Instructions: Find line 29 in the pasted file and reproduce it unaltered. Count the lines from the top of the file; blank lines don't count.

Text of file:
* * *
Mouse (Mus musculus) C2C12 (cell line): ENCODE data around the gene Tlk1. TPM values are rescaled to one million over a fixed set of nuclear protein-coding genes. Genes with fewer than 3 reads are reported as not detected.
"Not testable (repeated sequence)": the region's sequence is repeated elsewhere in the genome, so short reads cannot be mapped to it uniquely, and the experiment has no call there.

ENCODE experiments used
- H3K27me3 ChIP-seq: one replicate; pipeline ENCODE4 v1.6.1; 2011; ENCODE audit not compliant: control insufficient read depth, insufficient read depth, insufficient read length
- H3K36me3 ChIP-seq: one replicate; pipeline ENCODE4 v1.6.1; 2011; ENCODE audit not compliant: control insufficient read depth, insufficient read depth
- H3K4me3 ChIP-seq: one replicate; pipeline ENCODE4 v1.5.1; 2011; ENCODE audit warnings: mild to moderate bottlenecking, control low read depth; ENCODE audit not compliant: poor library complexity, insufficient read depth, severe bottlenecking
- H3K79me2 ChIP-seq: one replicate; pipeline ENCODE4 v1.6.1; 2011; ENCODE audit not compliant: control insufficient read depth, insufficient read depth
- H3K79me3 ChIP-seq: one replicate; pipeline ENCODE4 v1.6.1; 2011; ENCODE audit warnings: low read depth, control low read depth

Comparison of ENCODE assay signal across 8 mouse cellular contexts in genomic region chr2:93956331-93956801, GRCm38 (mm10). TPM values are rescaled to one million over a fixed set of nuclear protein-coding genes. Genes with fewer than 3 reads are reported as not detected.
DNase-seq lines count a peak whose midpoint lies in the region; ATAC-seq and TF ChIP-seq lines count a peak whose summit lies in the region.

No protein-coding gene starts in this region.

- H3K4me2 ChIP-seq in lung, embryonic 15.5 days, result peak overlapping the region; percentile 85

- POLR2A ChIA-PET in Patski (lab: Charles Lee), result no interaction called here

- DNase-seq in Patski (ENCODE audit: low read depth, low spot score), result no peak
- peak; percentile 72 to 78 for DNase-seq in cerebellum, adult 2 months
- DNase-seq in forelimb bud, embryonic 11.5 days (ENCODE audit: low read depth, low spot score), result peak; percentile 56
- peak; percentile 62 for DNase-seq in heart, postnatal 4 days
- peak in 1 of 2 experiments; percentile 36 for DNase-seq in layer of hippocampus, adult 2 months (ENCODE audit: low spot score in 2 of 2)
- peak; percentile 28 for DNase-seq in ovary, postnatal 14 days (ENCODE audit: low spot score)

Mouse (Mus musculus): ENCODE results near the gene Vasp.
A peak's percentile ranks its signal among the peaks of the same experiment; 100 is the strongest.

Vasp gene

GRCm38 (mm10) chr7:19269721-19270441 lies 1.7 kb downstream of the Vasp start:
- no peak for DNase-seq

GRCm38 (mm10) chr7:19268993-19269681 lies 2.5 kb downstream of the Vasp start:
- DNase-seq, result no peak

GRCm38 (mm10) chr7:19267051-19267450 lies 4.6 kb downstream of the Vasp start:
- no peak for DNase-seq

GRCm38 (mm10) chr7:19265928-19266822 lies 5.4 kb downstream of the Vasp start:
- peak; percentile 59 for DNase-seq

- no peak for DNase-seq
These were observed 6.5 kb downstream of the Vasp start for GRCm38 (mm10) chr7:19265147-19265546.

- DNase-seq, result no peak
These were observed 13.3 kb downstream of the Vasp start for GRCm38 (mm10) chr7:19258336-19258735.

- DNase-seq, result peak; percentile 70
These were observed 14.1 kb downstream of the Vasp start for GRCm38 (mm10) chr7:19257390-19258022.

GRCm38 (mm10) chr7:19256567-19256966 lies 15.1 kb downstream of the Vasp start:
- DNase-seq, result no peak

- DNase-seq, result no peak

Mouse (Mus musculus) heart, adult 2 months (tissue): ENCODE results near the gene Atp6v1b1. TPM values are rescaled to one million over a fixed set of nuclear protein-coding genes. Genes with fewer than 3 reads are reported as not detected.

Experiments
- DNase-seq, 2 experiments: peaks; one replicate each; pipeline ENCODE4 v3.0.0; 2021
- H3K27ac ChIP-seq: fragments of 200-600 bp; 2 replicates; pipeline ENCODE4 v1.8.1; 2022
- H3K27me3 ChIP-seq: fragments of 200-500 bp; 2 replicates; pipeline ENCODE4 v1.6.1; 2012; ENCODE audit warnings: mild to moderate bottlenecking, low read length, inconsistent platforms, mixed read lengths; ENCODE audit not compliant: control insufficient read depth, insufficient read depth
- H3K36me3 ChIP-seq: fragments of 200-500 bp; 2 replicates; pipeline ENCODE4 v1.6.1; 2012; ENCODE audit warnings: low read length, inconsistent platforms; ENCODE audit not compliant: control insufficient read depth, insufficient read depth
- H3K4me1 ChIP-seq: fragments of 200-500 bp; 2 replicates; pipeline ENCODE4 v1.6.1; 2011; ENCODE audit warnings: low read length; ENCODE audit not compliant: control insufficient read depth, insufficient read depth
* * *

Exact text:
GRCm38 (mm10) chr7:19265928-19266822 lies 5.4 kb downstream of the Vasp start: